The absolute highlight of this film is the kids on the team. They were charming, hilarious, and did an excellent job even when their roles became serious. Of course, as with any kid sports movie, there was the obligatory chubby kid (who was extraordinarily cute), and a few jokes centered around that.

The cinematography was not particularly noticeable throughout the movie, with the exception of a few insightful camera angles in showing the homes of the children and other random, sparsely-placed points. The music, on the other hand, added a nice touch, allowing such old school hits as "Big Poppa" by Notorious B.I.G. to surface. Such auditory distraction helped action scenes involving baseball games and practices progress smoothly.

While it is to be expected of this sort of film, the predictability was a low point. From the acting to the plot, no surprises were to be found. But the kids made it sufficiently fun (and, on the flip side, sobering) and, therefore, the film was not an utter waste of time.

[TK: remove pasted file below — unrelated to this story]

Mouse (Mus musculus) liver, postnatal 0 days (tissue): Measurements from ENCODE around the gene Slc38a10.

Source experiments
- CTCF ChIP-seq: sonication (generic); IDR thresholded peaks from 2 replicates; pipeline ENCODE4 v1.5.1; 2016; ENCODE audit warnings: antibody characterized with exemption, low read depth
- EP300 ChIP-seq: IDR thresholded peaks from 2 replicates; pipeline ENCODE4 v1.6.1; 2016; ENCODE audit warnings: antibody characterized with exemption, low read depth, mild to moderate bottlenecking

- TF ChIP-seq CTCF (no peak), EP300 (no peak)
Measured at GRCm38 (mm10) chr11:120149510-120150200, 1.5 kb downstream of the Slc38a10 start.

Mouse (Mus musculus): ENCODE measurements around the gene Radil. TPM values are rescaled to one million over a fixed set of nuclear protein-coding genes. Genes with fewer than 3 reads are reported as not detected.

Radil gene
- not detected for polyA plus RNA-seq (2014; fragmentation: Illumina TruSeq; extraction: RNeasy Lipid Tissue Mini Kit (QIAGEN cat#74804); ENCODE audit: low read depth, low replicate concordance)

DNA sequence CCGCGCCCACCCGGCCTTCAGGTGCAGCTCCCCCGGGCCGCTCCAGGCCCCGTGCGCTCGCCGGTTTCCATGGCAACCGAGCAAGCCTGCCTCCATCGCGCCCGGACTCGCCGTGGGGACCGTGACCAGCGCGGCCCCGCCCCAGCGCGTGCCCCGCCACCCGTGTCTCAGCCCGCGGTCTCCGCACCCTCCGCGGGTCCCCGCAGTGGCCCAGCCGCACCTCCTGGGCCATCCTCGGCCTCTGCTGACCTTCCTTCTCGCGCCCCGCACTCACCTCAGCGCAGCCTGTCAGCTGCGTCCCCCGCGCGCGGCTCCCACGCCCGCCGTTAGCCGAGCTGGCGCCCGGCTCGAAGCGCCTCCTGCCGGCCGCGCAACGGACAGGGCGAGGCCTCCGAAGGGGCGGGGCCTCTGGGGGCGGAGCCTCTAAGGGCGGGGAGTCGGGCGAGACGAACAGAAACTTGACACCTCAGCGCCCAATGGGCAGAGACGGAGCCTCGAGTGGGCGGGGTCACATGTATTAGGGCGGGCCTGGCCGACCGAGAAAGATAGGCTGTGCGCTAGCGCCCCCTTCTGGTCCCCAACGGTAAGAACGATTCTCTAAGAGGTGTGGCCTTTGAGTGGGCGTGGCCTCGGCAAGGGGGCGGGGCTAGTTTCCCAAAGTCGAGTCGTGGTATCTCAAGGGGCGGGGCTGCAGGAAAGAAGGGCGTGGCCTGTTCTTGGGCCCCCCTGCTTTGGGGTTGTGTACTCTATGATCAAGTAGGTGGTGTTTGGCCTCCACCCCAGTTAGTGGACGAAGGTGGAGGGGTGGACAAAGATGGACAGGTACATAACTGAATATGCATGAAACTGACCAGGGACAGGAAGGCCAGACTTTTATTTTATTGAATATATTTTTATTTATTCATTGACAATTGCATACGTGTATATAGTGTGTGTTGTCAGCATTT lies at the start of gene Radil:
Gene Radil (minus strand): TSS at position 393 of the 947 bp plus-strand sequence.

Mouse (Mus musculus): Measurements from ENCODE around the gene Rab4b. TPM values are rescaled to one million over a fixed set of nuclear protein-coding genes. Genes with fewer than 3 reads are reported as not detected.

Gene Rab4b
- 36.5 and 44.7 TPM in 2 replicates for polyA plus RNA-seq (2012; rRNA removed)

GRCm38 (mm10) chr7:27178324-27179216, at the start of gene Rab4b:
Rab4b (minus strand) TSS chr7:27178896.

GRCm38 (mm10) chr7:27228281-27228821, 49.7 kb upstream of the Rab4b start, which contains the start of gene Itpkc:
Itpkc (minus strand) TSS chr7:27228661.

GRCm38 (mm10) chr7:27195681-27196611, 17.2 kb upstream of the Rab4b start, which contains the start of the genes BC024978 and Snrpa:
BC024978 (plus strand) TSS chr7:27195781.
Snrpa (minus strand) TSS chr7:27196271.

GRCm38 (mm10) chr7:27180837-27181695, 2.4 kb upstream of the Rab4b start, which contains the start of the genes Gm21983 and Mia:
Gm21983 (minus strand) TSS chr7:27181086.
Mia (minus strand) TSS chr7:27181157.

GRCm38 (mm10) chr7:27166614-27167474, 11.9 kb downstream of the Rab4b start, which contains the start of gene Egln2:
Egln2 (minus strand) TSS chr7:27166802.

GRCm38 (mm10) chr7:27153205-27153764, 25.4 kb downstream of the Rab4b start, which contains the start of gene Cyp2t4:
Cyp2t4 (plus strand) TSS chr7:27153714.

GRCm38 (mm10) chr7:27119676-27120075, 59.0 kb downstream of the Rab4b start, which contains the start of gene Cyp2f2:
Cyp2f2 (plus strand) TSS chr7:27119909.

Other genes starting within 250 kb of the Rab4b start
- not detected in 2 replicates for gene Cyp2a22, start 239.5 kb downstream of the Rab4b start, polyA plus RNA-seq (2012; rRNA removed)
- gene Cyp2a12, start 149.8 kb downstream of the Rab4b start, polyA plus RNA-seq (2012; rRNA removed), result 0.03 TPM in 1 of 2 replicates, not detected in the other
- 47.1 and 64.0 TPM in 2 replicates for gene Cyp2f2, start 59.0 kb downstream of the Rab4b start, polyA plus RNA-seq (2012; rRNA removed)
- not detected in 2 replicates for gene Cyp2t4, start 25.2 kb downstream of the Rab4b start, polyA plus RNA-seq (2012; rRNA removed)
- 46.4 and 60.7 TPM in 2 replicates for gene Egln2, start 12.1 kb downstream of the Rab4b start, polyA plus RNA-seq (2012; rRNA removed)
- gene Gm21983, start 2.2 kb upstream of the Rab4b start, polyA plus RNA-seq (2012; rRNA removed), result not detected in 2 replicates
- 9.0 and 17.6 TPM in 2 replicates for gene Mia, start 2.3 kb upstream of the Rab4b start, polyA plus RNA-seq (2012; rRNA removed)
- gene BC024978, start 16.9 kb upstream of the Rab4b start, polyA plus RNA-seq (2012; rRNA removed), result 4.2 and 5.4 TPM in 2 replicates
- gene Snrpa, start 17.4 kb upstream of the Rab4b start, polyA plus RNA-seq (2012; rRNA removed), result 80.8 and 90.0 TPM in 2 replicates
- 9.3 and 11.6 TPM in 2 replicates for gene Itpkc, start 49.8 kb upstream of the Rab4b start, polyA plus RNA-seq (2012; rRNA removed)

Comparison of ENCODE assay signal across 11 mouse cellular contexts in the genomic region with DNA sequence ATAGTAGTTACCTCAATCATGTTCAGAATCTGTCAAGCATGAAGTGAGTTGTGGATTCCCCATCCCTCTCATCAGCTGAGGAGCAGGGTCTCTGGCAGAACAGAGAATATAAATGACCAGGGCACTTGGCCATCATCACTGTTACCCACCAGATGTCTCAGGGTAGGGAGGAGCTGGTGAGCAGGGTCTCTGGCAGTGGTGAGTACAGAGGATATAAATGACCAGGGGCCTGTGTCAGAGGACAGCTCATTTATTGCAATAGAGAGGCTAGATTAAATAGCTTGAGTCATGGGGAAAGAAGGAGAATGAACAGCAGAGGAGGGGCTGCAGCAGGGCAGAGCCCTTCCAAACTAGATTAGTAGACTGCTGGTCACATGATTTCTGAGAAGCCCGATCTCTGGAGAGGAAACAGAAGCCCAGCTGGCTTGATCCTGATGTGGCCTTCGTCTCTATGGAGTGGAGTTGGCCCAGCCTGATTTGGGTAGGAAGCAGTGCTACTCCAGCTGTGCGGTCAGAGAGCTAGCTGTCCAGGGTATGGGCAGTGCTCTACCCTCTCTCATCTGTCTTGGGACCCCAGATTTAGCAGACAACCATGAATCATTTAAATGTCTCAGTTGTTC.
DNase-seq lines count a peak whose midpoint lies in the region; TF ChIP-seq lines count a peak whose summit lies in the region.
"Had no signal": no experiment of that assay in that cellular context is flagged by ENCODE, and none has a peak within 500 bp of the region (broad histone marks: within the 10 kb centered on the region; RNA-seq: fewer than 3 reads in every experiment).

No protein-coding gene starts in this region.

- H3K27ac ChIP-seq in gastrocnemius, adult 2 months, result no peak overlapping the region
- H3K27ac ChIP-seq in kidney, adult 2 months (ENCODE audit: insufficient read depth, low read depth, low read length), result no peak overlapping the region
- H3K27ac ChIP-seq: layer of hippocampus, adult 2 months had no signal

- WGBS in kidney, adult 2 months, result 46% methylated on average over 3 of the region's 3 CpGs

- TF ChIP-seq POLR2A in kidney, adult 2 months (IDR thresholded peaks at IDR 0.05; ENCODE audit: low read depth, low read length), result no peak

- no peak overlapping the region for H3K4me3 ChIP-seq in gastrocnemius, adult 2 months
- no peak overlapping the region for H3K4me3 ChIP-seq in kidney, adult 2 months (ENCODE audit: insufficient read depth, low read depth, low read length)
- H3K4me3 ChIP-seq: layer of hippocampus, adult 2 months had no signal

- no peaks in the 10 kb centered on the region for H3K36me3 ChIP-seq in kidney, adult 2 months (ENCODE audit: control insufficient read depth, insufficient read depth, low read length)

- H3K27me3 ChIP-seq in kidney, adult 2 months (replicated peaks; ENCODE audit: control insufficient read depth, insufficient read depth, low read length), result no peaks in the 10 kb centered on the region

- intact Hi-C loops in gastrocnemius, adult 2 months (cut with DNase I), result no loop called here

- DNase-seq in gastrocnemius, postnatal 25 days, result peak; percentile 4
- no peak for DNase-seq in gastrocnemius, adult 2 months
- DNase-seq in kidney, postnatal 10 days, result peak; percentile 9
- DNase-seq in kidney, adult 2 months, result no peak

Archived article by Stacy Williams

November 23, 2015

Campaign Proposes Placing Cornell Alumna on $10 Bill

Print More

The Barbara on the Bill campaign aims to put Barbara McClintock ’23 M.A. ’25 Ph.D. ’27, a scientist known for overcoming discrimination in the field of genetics and making groundbreaking discoveries, on the $10 bill.

Don Gibson, a Ph.D. student in the genome center and plant biology department at the University of California, Davis, started the campaign to emphasize that Americans value achievements in science and technology.

Although many have called for another political or civil leader, such as Susan B. Anthony or Harriet Tubman, to represent American women on the $10 bill, Gibson advocates a scientific figure to celebrate American accomplishments in a different field.

“America has only had one theme on its currency — great political and civil achievements,” he said. “There’s no greater venue to share a value of American achievement and accomplishment then on our currency. America has unlocked the atom, created light, put a man on the moon and unlocked the human genome.”

Gibson also said he believes displaying a scientist on American currency will help humanize the public’s image of scientists who are often pictured as intelligent but austere figures.